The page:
The four days of the International Tourism Exchange, in Milan, have been tiring days. Starting Wednesday with the preview on invitation, the event has been a quick succession of meetings, conferences, encounters and discoveries. The Milan Fair is tiring in itself, spreading as it does over different detached pavilions, so that visitors are forced to go up and down, in and out, from overheated areas to the cold outside air… This is how tourist operators are put to the test of Darwinian survival. As far as I am concerned – and I am sure this applies to all participants – the most important moment has been the lecture on “Future Tourism Between Sustainability and Technology” held by Jeremy Rifkin, President of the Foundation on Economic Trends of Washington, D.C., in which – after an overview of his own theory of the age of access – the speaker has outlined an unconventional scenario for the future of tourism. After Rifkin, no other meeting could have attracted so much attention, even though this year – admittedly – the issues of tourism have been discussed and analysed more intensely than ever before. This year, too, like in the past, the presence of exhibitors has been significant, even though with some surprises, reflecting the moment of uncertainty: historic companies which had always been highly visible at the fair were now keeping a lower and less impressive profile, while a few new operators presented themselves aggressively, in large and sophisticated exhibition spaces. All major operators were present, however, and from a handshake and a comment on the situation the conversation easily developed into an interesting exchange of ideas. As a whole, this post-11th September BIT has had the merit to focus on quality and contents, shunning exhibitionistic temptations. Events that grow too fast are always exposed to the risk of implosion – BIT has chosen an approach that avoids this risk and ensures its authoritativeness.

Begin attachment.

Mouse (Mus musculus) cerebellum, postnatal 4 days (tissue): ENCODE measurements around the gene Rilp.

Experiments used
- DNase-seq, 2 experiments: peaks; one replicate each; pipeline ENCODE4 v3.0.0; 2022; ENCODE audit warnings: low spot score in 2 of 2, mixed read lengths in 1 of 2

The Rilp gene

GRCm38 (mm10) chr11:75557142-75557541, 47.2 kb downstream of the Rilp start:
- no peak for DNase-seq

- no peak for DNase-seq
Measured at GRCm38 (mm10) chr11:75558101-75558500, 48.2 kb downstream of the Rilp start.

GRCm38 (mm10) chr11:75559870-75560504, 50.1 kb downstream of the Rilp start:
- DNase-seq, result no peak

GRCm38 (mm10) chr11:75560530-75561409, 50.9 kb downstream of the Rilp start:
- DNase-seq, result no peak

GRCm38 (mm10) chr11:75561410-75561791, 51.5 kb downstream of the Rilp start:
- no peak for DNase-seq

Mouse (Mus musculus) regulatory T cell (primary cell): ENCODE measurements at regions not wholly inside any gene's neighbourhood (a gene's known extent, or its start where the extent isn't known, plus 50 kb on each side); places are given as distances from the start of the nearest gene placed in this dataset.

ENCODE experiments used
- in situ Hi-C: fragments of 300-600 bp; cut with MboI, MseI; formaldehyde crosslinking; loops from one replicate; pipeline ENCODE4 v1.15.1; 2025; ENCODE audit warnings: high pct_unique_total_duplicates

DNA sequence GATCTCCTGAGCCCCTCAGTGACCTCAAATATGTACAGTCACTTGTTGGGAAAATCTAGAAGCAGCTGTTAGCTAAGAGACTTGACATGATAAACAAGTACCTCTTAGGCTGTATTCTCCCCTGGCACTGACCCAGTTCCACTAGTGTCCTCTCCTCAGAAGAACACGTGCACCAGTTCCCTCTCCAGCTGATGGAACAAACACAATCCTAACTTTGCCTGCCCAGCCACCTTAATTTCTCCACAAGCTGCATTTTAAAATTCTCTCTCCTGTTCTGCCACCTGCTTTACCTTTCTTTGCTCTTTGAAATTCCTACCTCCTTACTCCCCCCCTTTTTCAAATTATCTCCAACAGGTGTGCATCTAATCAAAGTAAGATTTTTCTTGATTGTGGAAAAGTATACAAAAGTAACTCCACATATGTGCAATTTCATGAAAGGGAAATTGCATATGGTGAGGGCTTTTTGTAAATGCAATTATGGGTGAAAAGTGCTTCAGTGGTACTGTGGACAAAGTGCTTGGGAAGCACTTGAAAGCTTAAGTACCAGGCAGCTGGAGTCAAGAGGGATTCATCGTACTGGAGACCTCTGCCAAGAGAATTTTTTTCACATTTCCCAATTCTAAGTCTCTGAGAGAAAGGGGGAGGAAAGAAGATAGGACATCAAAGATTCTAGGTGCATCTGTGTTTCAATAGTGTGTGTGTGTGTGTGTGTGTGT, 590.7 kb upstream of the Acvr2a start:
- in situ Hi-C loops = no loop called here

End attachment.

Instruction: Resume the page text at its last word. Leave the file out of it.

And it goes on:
Encounters, discussions and meetings at BIT
Di Antonio Caneva English translation Paola Pr, 1 Marzo 2002